Poetry Saturday
Outed!

On writing

I'm slowing down on my novel. It's okay because I'm way (WAY) ahead for word count and I know I still have some things to say. This afternoon I couldn't focus on what came next, so I tore some Post Its in half and timelined my story, the Post It notes rising and falling with what's going on emotionally with my character. I came up with one or two more ideas, so that's good. I'm definitely slowing down, though. The middle is hard. Conveniently (and on purpose, I'm sure) the pep talk (the powers that be at NaNoWriMo send one out to everyone registered) this week was about The Middle. It was written by Maureen Johnson, whose thoughts on writing, I've noted before on this website, really inspire me. Anyway, it was all about how the middle is the long hard part, the slog, the section where you spend the most time staring out the window behind your computer. (If you're at all interested in reading it and aren't on the NaNoWriMo list, let me know and I'll forward it to you.) 

It makes me think of a really amazing book - The Corner Of The Universe, by Ann M. Martin (yes, the Babysitter's Club author!). The beginning of that book is awesome. And then I spent a few hours wondering why my dad (my dad is pretty much the only other person I know who reads children's literature) had been hounding me to read it (you can just guess the look on his face when I told him it was written by THE BABYSITTER'S CLUB LADY). And then I get to the end and holy wow is the end of that book powerful. I just reread it a few weeks ago in preparation for NaNoWriMo and it struck me again - the beginning and ending are gripping, but the middle is... a lot of impatient wanting to know how this possibly going to pan out. I skipped a lot, I'm ashamed to say. And yet, I love that book.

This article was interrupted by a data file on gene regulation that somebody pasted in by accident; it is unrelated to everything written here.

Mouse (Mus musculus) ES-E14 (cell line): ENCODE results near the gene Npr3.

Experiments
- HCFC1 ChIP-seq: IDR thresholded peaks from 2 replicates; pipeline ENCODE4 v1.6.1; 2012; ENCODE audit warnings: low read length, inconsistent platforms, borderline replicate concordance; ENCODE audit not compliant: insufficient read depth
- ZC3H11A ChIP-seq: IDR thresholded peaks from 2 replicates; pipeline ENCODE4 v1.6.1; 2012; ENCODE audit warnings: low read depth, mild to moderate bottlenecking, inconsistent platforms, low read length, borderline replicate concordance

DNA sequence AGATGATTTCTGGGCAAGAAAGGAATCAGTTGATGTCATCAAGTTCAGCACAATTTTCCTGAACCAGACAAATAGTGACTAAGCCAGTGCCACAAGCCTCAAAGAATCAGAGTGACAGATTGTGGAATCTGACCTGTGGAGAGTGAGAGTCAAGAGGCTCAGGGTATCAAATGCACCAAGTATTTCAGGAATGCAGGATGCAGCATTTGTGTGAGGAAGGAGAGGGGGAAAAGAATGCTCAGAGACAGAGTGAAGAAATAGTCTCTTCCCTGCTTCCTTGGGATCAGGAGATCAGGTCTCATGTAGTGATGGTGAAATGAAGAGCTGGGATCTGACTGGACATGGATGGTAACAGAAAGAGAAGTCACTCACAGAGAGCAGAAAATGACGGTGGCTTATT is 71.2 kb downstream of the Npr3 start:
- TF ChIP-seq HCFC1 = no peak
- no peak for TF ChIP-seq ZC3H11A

I don't know why I told you all that. Ummm... it gives me hope? I think? Because my middle is QUITE the slog. I'm not ENTIRELY sure what happens at the end, but I have a good idea. I know a couple of specific scenes that need to happen in the middle and I generally know what my characters should be learning/thinking/feeling in the middle, but dude. Figuring out how to SHOW that instead of TELL it? Hard. And sort of neurotic-making. I am so thankful I read Bird By Bird a while back because the neuroses I've developed in the last two weeks are sort of... well, intense even for me. I chuckled through Bird By Bird. "Oh Anne," I said to myself, "you are so SILLY." And now I'm all, that's not silly, that's ME.

And then there are books like... well, I just left a comment on Lindsay's blog the other day saying this is the one book I can read over and over and over and over and over: The Westing Game, by Ellen Raskin. That book is thin and so tightly plotted I can't figure out how she thought it up. There are no extraneous words in that book. The kind of book that makes you despair of ever coming close to writing something someone else might actually want to read. 

I've also started reading a couple Donna Leon mysteries (set in Venice, sob) (no YA or children's lit during NaNo! I'm ALREADY a mess, thank you!) and she packs all this... PHILOSOPHY into her murder mysteries. Which is intimidating, you know? I am writing Teen Girl Fiction, but I don't want it to just be about The Boy Who Doesn't Know I Exist and Who Will Eat Lunch With Me? and Woe, No One Is Going To Ask Me To The Dance. Sometimes I think I'm just writing a romance for 15-year-olds and I think OH GOD MY DAD WILL DIE OF SHAME.